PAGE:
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What a year this week has been.
So, what did we learn about the Democratic nomination on Super Tuesday? Anything can happen – and it will.
Last week I wrote, “The fact is Joe Biden’s firewall has to become spontaneous combustion across 14 states to even stay close on Super Tuesday.”
And it did.
That is the only explanation for where Biden finds himself today. In a win like no other, Biden won 10 of 14 states without money, organization, TV ads or even a campaign appearance in some cases. He now leads the race for the Democratic nomination with 664 delegates to Bernie Sanders’ 573 – a 91-delegate advantage. At this same point in 2016, Hillary Clinton had up a 53-delegate lead over Sanders on her way to the nomination.
Biden’s warp-speed journey from Code Red to redemption has put him in the position to win the Democratic nomination … in the span of 12 days. I have expressed serious reservations about Biden’s ability as a candidate and his chance to become the nominee. That hasn’t changed. But, looking at the map and the math, it is undeniable that Biden could do just that very soon.
The Super Tuesday contests that propelled Biden to victory were part Obama coalition, which won the White House twice, and part 2018 coalition, which won the House for Democrats. The Obama coalition was fueled by African-American and white college-educated voters. The 2018 coalition retained those voters and added women, as well as moderate and conservative voters. The latter is the most interesting and a potential threat to Trump in the general election.
On Super Tuesday, in Virginia, moderate and conservative voters casting ballots rose by 15 percent, a state that broke its 2008 presidential primary turnout record with Obama on the ballot. In Massachusetts, there was a six-point increase in moderate and conservative voters that led to a win for Biden and a third-place finish for Warren. In Tennessee, there was a three-point increase and a two-point boost in Alabama and Texas. Biden won every one of those states on Super Tuesday.
If Biden doesn’t win Michigan, then was Super Tuesday an aberration? Can Sanders run up enough votes in Ann Arbor and other college towns across the state?
In addition, we may be seeing a ceiling for Sanders. In 2016, in a one-on-one race with Clinton, Sanders was the beneficiary of the anti-Clinton vote that may be a bigger factor than previously realized. That’s not the case in 2020. Furthermore, Sanders’ inability to turn out younger voters or attract the votes of African-Americans is hurting him against Biden and that was clear on Super Tuesday.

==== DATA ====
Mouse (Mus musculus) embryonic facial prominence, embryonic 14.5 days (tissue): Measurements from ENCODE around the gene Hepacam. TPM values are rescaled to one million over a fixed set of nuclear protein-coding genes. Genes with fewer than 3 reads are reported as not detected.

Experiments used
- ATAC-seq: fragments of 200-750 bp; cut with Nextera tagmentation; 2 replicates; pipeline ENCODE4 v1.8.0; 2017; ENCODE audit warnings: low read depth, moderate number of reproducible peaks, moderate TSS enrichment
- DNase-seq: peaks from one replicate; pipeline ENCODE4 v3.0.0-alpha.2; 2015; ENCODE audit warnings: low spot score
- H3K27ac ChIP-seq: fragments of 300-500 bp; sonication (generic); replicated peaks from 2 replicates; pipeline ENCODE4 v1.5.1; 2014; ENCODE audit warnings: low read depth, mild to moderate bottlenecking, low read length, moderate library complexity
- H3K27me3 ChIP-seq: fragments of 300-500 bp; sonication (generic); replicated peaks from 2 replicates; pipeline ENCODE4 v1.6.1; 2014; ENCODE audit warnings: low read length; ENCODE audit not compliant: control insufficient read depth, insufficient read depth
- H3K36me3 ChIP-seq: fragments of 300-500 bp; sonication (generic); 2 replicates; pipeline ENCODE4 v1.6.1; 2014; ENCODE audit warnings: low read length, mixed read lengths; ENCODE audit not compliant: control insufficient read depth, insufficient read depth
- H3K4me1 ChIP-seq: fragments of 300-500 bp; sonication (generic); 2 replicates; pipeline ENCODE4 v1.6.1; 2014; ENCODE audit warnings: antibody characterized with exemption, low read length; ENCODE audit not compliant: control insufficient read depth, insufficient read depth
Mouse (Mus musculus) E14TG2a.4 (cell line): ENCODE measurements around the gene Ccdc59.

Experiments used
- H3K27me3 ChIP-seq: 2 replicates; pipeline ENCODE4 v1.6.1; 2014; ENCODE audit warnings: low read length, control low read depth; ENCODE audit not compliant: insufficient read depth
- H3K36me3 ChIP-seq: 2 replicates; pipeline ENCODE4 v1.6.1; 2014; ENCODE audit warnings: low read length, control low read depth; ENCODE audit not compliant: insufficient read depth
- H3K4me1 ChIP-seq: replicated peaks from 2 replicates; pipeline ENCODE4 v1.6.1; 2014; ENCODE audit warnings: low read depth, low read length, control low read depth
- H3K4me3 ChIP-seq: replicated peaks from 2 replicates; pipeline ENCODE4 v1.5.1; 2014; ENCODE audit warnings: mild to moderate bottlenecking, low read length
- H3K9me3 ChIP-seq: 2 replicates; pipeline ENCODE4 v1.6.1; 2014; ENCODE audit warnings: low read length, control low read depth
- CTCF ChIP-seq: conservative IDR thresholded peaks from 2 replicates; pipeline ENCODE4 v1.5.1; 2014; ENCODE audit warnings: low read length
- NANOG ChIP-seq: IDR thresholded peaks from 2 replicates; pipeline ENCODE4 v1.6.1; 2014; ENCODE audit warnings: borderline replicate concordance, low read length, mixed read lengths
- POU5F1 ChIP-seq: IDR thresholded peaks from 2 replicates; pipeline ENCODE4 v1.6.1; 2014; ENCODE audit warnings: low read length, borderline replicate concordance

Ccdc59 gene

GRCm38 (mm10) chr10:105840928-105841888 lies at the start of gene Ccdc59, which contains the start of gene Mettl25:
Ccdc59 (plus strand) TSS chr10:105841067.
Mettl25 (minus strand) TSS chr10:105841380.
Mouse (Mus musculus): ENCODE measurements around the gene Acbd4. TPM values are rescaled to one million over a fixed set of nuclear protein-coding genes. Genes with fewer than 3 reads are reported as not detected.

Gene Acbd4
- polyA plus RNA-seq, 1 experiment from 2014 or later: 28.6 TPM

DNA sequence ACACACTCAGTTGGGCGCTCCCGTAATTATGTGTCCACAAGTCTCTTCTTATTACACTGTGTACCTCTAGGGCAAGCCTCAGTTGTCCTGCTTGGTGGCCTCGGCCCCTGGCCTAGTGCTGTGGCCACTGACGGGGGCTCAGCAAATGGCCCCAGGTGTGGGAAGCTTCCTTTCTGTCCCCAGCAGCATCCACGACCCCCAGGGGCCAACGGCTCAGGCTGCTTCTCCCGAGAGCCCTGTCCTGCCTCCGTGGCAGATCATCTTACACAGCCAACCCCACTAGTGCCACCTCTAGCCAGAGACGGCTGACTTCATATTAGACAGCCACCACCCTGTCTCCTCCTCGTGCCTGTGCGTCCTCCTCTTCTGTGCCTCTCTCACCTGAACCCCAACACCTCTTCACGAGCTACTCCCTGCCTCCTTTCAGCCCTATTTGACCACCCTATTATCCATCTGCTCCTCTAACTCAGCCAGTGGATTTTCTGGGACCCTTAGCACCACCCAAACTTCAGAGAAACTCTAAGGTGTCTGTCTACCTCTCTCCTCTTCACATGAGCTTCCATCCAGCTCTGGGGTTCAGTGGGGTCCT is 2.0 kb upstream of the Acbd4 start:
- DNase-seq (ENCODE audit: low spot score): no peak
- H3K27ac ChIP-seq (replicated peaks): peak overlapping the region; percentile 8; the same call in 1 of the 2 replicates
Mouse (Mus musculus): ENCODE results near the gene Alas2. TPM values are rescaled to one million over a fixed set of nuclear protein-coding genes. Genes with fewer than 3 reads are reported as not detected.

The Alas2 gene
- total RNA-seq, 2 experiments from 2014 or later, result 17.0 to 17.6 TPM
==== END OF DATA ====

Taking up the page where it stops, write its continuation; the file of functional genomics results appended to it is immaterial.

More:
The March primary contests could tell us a lot, as a number of those states will matter in November. And at the top of the list is Michigan.
The Michigan primary on Tuesday has 125 delegates up for grabs. It is a state Sanders won in the 2016 primary and it gave Trump an electoral college advantage in 2020. African-American, women and working-class voters will determine the outcome in the primary as well as the general election in November and questions abound. For example, can Biden put that Super Tuesday winning coalition together again in Michigan for another victory?
Wayne County, home to Detroit, is a key for any Democrat, and especially Biden, with a treasure trove of African-American voters. The suburbs outside Detroit and across Michigan are populated with white women voters who helped elect women as governor, attorney general and secretary of state in 2018. Autoworkers and working-class voters who were battered by the 2008 financial crisis and saved by the bailout, only to be hit again by the Trump trade wars and tariffs, are noteworthy too. Will they vote for Sanders again? Go with Biden? Or sit it out?
If Biden doesn’t win Michigan, then was Super Tuesday an aberration? Can Sanders repeat his 2016 win with working-class voters and without anti-Clinton votes? Can Sanders run up enough votes in Ann Arbor and other college towns across the state? Will Muslim voters in places like Dearborn help Sanders offset the advantage Biden has with African-Americans?
The answers to those questions will tell us a lot about the Democratic nomination and the general election.
We know that the only thing that matters to Democrats is beating Trump. On Super Tuesday, voters decided that Biden is the one who can do that. This Tuesday, Michigan will tell us a lot about whether Biden is the candidate to beat Trump on the first Tuesday in November.